The head of Go Ultra Low, a public-private EV advocacy group, says the corporate sector has a huge role to play in achieving the U.K. government’s goal of having every new car and van in the region be ultra-low-emissions by 2040.
The number of U.K. companies promising electric vehicles will make up at least 5% of their fleets by 2020 tops 100.
The companies signal their intention by signing up with Go Ultra Low, a consortium of automakers, government and the Society of Manufacturers and Motor Traders formed to promote the benefits, cost savings and capabilities of EVs.
Organizations signing on range from the London Fire Brigade to Microsoft U.K.
Many of the companies have ambitions to exceed the 5% target.
Santander U.K., a bank, operates 57 EVs and wants to increase this to represent 10% of its 1,400-strong fleet by 2020. The Oxford City Council says all-electric vehicles will account for 7% of its fleet by the end of the decade.
Minister of State for Climate Change and Industry Claire Perry says the government backs companies making the switch to low-emissions vehicles through grants and incentives.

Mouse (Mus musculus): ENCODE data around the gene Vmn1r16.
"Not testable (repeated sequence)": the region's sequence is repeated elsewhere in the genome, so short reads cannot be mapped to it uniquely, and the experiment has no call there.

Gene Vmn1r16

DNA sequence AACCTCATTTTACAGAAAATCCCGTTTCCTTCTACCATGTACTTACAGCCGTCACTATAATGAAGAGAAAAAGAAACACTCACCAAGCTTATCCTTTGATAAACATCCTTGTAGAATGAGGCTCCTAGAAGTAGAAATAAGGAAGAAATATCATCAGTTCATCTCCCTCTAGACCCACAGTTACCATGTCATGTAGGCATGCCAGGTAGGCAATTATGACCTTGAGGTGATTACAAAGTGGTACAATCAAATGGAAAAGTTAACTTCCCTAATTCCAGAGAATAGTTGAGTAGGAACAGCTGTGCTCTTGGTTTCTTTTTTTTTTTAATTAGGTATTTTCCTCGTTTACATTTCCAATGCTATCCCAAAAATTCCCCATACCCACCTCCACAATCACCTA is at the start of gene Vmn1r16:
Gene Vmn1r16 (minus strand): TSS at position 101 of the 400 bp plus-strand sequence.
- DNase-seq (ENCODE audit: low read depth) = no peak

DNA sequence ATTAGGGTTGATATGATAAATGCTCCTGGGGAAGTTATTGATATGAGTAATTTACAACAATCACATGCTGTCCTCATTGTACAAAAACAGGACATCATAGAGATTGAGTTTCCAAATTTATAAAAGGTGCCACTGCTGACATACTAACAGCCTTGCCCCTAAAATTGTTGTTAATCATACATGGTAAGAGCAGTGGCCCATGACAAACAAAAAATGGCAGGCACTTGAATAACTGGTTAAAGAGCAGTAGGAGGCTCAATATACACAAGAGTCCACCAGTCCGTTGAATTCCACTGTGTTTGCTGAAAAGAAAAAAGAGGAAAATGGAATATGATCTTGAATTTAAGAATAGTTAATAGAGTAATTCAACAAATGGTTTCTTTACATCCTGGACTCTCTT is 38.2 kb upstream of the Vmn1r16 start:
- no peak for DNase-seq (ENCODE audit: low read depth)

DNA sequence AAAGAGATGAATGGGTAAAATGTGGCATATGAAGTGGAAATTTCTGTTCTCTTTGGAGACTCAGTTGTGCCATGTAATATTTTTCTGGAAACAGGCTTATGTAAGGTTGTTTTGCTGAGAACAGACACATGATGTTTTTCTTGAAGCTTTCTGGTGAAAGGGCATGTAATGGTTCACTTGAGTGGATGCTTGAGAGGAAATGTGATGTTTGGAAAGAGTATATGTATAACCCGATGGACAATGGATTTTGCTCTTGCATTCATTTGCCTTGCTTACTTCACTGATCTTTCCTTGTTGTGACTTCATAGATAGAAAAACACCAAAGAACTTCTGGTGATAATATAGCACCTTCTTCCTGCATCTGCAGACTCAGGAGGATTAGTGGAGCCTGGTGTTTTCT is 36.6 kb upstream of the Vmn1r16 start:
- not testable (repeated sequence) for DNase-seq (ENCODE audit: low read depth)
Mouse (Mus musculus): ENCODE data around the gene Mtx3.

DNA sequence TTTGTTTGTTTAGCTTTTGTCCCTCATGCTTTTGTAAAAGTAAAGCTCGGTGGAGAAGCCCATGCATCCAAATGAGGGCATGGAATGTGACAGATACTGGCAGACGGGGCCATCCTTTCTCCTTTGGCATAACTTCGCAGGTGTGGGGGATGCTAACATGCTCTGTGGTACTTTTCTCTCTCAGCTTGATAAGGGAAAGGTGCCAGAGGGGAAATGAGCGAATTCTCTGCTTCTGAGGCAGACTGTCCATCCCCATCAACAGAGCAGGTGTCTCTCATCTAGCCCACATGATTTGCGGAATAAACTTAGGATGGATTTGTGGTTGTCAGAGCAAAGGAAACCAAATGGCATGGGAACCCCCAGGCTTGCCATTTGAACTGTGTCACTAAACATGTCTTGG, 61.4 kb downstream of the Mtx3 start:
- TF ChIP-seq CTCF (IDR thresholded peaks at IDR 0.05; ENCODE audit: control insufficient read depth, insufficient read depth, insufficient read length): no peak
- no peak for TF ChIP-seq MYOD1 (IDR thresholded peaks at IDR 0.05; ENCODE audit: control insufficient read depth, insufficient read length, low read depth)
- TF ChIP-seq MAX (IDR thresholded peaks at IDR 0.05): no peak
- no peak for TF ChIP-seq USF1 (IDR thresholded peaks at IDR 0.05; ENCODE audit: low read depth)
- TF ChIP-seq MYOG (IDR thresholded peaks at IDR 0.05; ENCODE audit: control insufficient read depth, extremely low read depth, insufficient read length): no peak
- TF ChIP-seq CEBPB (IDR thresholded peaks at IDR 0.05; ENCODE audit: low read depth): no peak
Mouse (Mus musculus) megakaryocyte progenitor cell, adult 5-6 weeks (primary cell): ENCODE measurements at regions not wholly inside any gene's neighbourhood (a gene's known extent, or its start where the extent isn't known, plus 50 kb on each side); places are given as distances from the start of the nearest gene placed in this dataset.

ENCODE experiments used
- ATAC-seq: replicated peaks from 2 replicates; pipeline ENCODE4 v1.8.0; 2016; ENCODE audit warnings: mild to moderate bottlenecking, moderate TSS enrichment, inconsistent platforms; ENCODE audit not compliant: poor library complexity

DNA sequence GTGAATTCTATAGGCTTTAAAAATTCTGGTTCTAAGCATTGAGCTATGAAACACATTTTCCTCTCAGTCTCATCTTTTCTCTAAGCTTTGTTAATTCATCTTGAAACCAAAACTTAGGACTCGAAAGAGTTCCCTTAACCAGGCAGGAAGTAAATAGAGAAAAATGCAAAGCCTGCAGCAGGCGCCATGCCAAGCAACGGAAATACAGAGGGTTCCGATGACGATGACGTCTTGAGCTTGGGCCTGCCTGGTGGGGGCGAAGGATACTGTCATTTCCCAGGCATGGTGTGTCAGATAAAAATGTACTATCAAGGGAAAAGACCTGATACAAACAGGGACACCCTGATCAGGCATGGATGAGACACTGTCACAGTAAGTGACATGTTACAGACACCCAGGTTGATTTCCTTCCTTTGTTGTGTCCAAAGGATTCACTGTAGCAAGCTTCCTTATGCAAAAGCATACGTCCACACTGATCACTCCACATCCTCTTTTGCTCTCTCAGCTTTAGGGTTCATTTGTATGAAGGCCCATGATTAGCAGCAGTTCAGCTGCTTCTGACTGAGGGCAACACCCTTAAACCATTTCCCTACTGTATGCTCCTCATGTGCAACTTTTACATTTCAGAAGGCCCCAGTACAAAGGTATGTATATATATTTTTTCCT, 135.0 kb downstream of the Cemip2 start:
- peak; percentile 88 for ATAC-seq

Go Ultra Low Head Poppy Welch says the corporate sector has a huge role to play in achieving the U.K. government’s goal of having every new car and van in the region be ultra-low-emissions by 2040.
“Go Ultra Low companies are setting an example for others to follow, dispelling misconceptions around EVs at the same time as helping to improve U.K. air quality and reduce the country’s carbon footprint,”
Welch says in a statement.
A survey of U.K. company car drivers commissioned by Go Ultra Low last November found almost 700,000 U.K. motorists would join the EV revolution, if they were given the opportunity by their employers. It also found only 25% of businesses offered electric company cars to employees.
U.K. sales of EVs rose 14.3% in first-half 2017 to 22,480 units.
Source: Wards Auto